Aliens, Monsters, Science Fiction, Vampire

Queen of Blood (1966)

Comments Off on Queen of Blood (1966) 01 June 2016

Queen of Blood coverStudio: Kino Lorber

Theatrical Release: March 1966

Blu-Ray Release: December 1st, 2015

Rating: Not Rated

Directed by Curtis Harrington

Review by Craig Sorensen

A prime example of the Roger Corman school of frugal filmmaking, Queen of Blood utilizes a lot of footage from a little known (at least on this side of the globe) Russian sci-fi film ‘A Dream Come True’.  And while that sounds like a recipe for disaster Corman always had the good sense to put talented people behind his films.  And what you get as a result is usually greater than the sum of it’s parts.

In 1990 the Earth finally makes contact with an alien civilization.  They agree to send ambassadors but something happens along the way and the aliens crash on Mars.  A rescue team (including Judi Meredith, Dennis Hopper and Robert Boon) is sent to the crash site to rescue any survivors but they have their own problems.  Thankfully they still have a spare John Saxon to send in to rescue everyone.  Soon they find the envoy’s sole survivor, a mute, green skinned woman who seems to have a strange hypnotic effect on the males of the crew.  Everyone is perplexed by the fact that she doesn’t seem all that interested in eating any of their astronaut food.  Of course, they soon find out why.

It’s a simple story to be sure (and has a few things in common with It! The Terror from Beyond Space from ’58 and Planet of the Vampires from the previous year) but there’s enough surreal imagery and pulp ridiculousness to keep things entertaining.  And the film is short so there’s no chance that the film is going to overstay it’s welcome.  And for people who don’t like older films (let’s call them ‘assholes’) you can draw a direct line between this and Alien.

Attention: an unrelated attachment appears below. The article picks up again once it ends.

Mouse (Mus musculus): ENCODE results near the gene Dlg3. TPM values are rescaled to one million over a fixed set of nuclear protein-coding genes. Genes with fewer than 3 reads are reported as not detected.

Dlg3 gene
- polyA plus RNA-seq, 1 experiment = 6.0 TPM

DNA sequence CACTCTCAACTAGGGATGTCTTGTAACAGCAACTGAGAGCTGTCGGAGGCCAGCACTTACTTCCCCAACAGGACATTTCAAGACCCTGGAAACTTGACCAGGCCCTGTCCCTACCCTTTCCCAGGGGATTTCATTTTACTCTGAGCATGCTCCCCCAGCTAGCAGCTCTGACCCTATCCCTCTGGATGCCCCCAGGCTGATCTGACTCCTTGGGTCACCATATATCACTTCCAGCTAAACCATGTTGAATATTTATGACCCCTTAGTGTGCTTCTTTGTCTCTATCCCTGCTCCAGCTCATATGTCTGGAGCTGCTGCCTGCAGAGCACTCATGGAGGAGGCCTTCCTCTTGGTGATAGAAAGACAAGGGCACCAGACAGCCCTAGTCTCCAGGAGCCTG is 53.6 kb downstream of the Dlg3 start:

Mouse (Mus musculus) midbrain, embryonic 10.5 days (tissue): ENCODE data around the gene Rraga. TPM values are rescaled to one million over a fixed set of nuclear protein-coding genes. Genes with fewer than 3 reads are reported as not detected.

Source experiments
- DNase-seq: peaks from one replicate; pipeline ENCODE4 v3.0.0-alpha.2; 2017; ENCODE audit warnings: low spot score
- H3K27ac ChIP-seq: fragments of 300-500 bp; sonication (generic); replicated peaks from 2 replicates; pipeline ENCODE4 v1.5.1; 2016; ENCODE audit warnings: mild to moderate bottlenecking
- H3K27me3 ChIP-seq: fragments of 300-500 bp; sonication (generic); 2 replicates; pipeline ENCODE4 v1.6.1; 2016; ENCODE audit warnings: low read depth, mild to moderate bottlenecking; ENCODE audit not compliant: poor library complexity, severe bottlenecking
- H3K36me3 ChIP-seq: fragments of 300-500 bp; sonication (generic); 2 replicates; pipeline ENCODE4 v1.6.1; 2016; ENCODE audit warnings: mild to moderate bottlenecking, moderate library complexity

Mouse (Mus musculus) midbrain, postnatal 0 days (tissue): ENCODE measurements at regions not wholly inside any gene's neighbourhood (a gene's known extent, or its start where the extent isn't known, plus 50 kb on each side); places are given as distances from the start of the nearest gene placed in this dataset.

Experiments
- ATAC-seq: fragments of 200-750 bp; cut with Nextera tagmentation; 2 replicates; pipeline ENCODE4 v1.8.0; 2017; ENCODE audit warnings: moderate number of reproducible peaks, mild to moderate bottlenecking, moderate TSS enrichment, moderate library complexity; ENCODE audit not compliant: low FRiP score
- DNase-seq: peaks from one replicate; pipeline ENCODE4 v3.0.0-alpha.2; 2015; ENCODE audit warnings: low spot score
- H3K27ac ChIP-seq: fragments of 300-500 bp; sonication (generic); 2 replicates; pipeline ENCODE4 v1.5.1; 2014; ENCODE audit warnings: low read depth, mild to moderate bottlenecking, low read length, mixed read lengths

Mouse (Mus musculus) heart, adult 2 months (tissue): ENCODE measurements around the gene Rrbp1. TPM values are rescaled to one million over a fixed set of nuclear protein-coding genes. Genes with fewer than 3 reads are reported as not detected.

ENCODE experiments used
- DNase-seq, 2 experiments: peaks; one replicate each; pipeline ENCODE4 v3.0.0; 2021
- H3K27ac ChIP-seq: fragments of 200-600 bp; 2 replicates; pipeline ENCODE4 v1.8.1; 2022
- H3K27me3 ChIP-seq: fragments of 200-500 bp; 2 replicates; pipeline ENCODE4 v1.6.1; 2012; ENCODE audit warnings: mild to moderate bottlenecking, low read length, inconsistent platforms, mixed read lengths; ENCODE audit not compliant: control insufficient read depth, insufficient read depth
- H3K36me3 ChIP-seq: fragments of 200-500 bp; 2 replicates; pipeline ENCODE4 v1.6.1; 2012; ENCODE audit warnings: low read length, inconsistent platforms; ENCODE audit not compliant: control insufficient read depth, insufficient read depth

Queen of Blood has had a tough time on home video.  There were quite a few terrible looking bootlegs floating around for a while and for some strange reason MGM never released the film on DVD in their famed Midnight Movies series, relegating it to the Made-On-Demand disc ghetto in 2011.  Thankfully Kino has been resurrecting most of these forgotten gems in gorgeous looking blu-rays (please release The Music Lovers Kino).  Obviously a lot of the film looks soft, being made up of stock footage, but colors look fantastic and the original footage looks very crisp.  Extras include a theatrical trailer and two interviews, one with Robert Stotak who details the films origins in Russia and how Corman and director Harrington put the film together.  You also get a short interview with Roger Corman himself.

Rating: ★★★★☆

- who has written 151 posts on UnRated Film Review Magazine | Movie Reviews, Interviews.

Craig hails from 'Parts Unknown'.

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